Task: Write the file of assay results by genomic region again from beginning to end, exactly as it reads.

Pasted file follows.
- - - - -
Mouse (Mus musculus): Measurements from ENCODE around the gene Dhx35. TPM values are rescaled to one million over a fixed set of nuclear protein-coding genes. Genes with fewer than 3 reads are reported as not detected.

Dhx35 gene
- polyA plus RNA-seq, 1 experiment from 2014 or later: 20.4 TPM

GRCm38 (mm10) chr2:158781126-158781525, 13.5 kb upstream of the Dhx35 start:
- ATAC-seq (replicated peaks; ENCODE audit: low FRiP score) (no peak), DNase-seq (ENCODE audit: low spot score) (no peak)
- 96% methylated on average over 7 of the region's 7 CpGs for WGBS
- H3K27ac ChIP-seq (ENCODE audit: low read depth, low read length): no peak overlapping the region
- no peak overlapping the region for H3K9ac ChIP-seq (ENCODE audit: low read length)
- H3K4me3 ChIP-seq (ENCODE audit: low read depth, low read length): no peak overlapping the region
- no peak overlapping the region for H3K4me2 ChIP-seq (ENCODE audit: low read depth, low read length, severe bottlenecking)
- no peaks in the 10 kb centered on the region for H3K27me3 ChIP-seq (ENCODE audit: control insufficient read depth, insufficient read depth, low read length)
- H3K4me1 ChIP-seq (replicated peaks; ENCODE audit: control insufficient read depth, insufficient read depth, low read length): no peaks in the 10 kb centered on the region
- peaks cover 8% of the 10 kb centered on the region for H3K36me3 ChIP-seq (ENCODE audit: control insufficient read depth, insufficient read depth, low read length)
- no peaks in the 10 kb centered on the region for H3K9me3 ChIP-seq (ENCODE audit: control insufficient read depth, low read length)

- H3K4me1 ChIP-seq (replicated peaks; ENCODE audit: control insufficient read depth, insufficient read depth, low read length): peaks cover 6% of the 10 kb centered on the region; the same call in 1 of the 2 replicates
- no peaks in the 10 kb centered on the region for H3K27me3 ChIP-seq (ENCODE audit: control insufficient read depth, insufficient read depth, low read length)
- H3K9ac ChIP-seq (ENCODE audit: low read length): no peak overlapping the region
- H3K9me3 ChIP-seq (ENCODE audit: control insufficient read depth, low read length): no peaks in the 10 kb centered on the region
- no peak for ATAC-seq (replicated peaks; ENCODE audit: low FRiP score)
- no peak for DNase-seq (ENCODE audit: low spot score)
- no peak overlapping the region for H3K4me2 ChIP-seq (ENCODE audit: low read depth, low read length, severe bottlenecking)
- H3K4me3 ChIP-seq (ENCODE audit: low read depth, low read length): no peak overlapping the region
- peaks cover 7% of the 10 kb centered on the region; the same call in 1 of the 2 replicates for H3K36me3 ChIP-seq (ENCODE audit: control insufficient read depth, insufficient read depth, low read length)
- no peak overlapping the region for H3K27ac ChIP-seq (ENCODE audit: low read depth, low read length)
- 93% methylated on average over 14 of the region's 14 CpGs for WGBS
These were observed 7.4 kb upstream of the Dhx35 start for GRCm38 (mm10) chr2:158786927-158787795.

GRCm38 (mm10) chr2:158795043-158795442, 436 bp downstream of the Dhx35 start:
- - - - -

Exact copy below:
Mouse (Mus musculus): Measurements from ENCODE around the gene Dhx35. TPM values are rescaled to one million over a fixed set of nuclear protein-coding genes. Genes with fewer than 3 reads are reported as not detected.

Dhx35 gene
- polyA plus RNA-seq, 1 experiment from 2014 or later: 20.4 TPM

GRCm38 (mm10) chr2:158781126-158781525, 13.5 kb upstream of the Dhx35 start:
- ATAC-seq (replicated peaks; ENCODE audit: low FRiP score) (no peak), DNase-seq (ENCODE audit: low spot score) (no peak)
- 96% methylated on average over 7 of the region's 7 CpGs for WGBS
- H3K27ac ChIP-seq (ENCODE audit: low read depth, low read length): no peak overlapping the region
- no peak overlapping the region for H3K9ac ChIP-seq (ENCODE audit: low read length)
- H3K4me3 ChIP-seq (ENCODE audit: low read depth, low read length): no peak overlapping the region
- no peak overlapping the region for H3K4me2 ChIP-seq (ENCODE audit: low read depth, low read length, severe bottlenecking)
- no peaks in the 10 kb centered on the region for H3K27me3 ChIP-seq (ENCODE audit: control insufficient read depth, insufficient read depth, low read length)
- H3K4me1 ChIP-seq (replicated peaks; ENCODE audit: control insufficient read depth, insufficient read depth, low read length): no peaks in the 10 kb centered on the region
- peaks cover 8% of the 10 kb centered on the region for H3K36me3 ChIP-seq (ENCODE audit: control insufficient read depth, insufficient read depth, low read length)
- no peaks in the 10 kb centered on the region for H3K9me3 ChIP-seq (ENCODE audit: control insufficient read depth, low read length)

- H3K4me1 ChIP-seq (replicated peaks; ENCODE audit: control insufficient read depth, insufficient read depth, low read length): peaks cover 6% of the 10 kb centered on the region; the same call in 1 of the 2 replicates
- no peaks in the 10 kb centered on the region for H3K27me3 ChIP-seq (ENCODE audit: control insufficient read depth, insufficient read depth, low read length)
- H3K9ac ChIP-seq (ENCODE audit: low read length): no peak overlapping the region
- H3K9me3 ChIP-seq (ENCODE audit: control insufficient read depth, low read length): no peaks in the 10 kb centered on the region
- no peak for ATAC-seq (replicated peaks; ENCODE audit: low FRiP score)
- no peak for DNase-seq (ENCODE audit: low spot score)
- no peak overlapping the region for H3K4me2 ChIP-seq (ENCODE audit: low read depth, low read length, severe bottlenecking)
- H3K4me3 ChIP-seq (ENCODE audit: low read depth, low read length): no peak overlapping the region
- peaks cover 7% of the 10 kb centered on the region; the same call in 1 of the 2 replicates for H3K36me3 ChIP-seq (ENCODE audit: control insufficient read depth, insufficient read depth, low read length)
- no peak overlapping the region for H3K27ac ChIP-seq (ENCODE audit: low read depth, low read length)
- 93% methylated on average over 14 of the region's 14 CpGs for WGBS
These were observed 7.4 kb upstream of the Dhx35 start for GRCm38 (mm10) chr2:158786927-158787795.

GRCm38 (mm10) chr2:158795043-158795442, 436 bp downstream of the Dhx35 start: